A Harry Potter invisibility cloak which works against radar and InfraRed?

There’s probably not a single cinema goer who has seen the Harry Potter films and hasn’t envied him his invisibility cloak.
The idea isn’t new - the magical ‘Ring of Gyges,’ which made the wearer invisible, featured in a tale told by the ancient Greek philosopher Plato. From the 18th century onwards, as brightly coloured uniforms gave way to camouflage, infantrymen have developed ways to fight while remaining unseen by their enemies often mimicking techniques learned from the natural world. Today’s twenty-first century snipers have taken disguising themselves to extreme and bizarre levels.
But today’s warfighters don’t just need to be invisible to the naked eye. They are challenged by enemies using night-sights working on the infrared spectrum. Heat-sensing binoculars widely available – even on Amazon – and have been taken up by insurgent groups around the world. Special forces, which for decades have attacked in the dark because restricted Western technology gave them an edge, no longer have such an advantage.
camoflaged soldier in forest
More advanced adversaries can use Radar to look for enemy combatants: pinging out electromagnetic signals and interpreting to a high level of detail the echoes with the assistance of artificial intelligence. No matter how well your camouflage mimics the foliage around you, no cotton-polyester mix will hide you from those looking for you.
The problem is particularly acute for infantry personnel as unlike aircraft and ships, which can be designed with angles and coatings that deflect and obfuscate radio signals, people can’t be made stealthy in the same sort of way. There are also fewer options for the dissipation or hiding of heat (although people tend to generate less of it than large pieces of military hardware).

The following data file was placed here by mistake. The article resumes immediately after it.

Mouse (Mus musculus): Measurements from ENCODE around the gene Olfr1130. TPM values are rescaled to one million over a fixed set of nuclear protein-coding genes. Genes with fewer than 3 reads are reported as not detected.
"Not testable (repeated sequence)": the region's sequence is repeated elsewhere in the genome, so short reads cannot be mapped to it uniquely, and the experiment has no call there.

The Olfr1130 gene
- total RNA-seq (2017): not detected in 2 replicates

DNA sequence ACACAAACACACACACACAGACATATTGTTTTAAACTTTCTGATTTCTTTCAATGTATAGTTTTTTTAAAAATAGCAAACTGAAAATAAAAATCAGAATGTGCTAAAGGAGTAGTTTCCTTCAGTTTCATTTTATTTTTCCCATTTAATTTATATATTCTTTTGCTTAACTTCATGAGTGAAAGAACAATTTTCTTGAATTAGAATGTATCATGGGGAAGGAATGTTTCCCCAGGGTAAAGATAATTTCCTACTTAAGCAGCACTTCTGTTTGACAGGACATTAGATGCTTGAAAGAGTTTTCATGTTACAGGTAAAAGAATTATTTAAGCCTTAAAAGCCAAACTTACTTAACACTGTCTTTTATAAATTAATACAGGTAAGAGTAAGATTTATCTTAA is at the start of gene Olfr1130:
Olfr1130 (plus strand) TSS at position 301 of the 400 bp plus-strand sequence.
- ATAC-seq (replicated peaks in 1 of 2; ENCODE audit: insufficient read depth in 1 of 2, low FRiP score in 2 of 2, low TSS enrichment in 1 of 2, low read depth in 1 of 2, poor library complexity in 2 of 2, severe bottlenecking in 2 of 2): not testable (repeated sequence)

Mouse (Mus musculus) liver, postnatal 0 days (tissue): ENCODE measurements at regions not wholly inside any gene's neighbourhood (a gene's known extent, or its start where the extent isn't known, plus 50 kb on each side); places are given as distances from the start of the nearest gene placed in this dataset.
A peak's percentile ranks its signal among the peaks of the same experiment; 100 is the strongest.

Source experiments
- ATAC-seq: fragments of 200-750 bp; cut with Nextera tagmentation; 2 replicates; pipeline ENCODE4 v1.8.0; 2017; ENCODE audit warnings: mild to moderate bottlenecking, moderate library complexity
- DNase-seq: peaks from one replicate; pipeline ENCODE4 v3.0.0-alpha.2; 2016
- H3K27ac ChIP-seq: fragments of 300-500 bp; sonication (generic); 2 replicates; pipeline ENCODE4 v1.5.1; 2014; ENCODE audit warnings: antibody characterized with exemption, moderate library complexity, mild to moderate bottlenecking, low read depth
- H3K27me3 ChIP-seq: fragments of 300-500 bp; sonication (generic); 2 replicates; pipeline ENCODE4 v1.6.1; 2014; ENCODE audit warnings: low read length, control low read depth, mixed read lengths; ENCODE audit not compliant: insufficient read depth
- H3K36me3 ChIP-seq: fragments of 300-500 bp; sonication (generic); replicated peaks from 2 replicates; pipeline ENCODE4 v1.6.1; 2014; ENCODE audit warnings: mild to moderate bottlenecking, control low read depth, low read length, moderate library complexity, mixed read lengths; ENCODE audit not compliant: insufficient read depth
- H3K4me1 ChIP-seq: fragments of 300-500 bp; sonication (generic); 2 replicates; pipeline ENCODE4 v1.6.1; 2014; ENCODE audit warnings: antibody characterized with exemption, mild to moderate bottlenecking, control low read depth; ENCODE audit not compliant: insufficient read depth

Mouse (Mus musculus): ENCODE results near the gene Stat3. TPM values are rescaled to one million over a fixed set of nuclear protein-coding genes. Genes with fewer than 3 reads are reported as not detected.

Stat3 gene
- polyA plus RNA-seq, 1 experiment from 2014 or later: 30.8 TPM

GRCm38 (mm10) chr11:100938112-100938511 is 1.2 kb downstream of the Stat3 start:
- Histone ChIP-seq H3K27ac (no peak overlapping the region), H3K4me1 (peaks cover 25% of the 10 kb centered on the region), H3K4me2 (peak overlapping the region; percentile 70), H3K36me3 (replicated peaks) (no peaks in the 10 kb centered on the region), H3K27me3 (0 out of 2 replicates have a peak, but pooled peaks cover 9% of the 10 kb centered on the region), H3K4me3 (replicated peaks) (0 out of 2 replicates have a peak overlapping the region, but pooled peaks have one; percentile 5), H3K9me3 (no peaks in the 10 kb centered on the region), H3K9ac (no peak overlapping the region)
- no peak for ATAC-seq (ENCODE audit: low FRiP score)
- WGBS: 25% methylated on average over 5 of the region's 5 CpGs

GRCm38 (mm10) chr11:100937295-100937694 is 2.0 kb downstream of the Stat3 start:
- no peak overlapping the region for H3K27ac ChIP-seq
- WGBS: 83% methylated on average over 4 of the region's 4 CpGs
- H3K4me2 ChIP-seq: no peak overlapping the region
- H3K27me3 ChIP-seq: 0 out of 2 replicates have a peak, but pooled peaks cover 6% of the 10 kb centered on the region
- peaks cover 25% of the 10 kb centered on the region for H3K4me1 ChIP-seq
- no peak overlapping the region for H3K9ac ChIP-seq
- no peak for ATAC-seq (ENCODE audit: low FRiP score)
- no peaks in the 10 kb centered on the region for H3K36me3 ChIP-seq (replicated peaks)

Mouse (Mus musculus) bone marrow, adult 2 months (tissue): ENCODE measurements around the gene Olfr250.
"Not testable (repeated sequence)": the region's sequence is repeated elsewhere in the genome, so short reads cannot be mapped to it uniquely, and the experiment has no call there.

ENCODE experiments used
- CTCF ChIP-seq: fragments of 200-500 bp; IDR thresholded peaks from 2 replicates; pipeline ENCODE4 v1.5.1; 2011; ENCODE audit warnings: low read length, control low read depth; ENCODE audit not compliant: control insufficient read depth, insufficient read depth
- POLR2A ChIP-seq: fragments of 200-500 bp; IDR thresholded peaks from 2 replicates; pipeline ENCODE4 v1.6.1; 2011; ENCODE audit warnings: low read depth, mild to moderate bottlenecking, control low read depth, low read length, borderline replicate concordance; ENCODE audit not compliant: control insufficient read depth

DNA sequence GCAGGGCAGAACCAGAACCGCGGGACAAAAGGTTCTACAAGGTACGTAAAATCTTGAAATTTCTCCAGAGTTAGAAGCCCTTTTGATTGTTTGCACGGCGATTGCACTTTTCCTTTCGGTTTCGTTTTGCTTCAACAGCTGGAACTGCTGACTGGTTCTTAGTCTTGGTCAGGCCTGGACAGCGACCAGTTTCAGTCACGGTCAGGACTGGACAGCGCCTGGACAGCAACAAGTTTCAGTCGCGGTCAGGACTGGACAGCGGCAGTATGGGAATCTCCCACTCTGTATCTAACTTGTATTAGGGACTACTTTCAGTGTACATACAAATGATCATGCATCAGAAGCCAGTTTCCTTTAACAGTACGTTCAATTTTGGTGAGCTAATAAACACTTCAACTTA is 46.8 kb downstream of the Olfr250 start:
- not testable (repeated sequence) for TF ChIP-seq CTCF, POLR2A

The solution likely lies in nanomaterials. Based on graphene, the Nobel-prize winning British discovery, which now has many patented applications, uniforms and head covering may be infused with tiny signal-changing particles. This means people wearing such fabrics may no longer reflect certain or even any part of the electromagnetic spectrum – light, infrared or the longer-wave radio signals used by radar. Body heat, too, can be obscured through an adjustment of the Infra-red wavelength which changes the person’s apparent body temperature.
These full spectrum camouflage materials may also be applied to military equipment, possibly as easily as a thin coating of paint. Due to the materials' interaction with the electromagnetic environment, there is the added benefit of protecting sensitive internal systems, from electromagnetic pulse (EMP) weapons, which might otherwise damage delicate circuits and render them useless on the battlefield. Current research expects to deliver a nano-particle infused paint which is likely to be quick, simple and inexpensive; vital considerations in modern times.
It’s not quite the full invisibility cloak as Harry utilises to his enviable advantage – prying eyes won’t see through soldiers and equipment as if they weren’t there at all. But it means soldiers using these materials will regain the edge previously lost, whether their enemies are using infrared goggles or radar, or trying to fry their equipment with pulse weapons. Modern magic worthy of JKR herself.
John Lee
If you are interested in seeing a demonstration of this technology, come and visit our stand on the Make UK Defence pavilion at DSEI.
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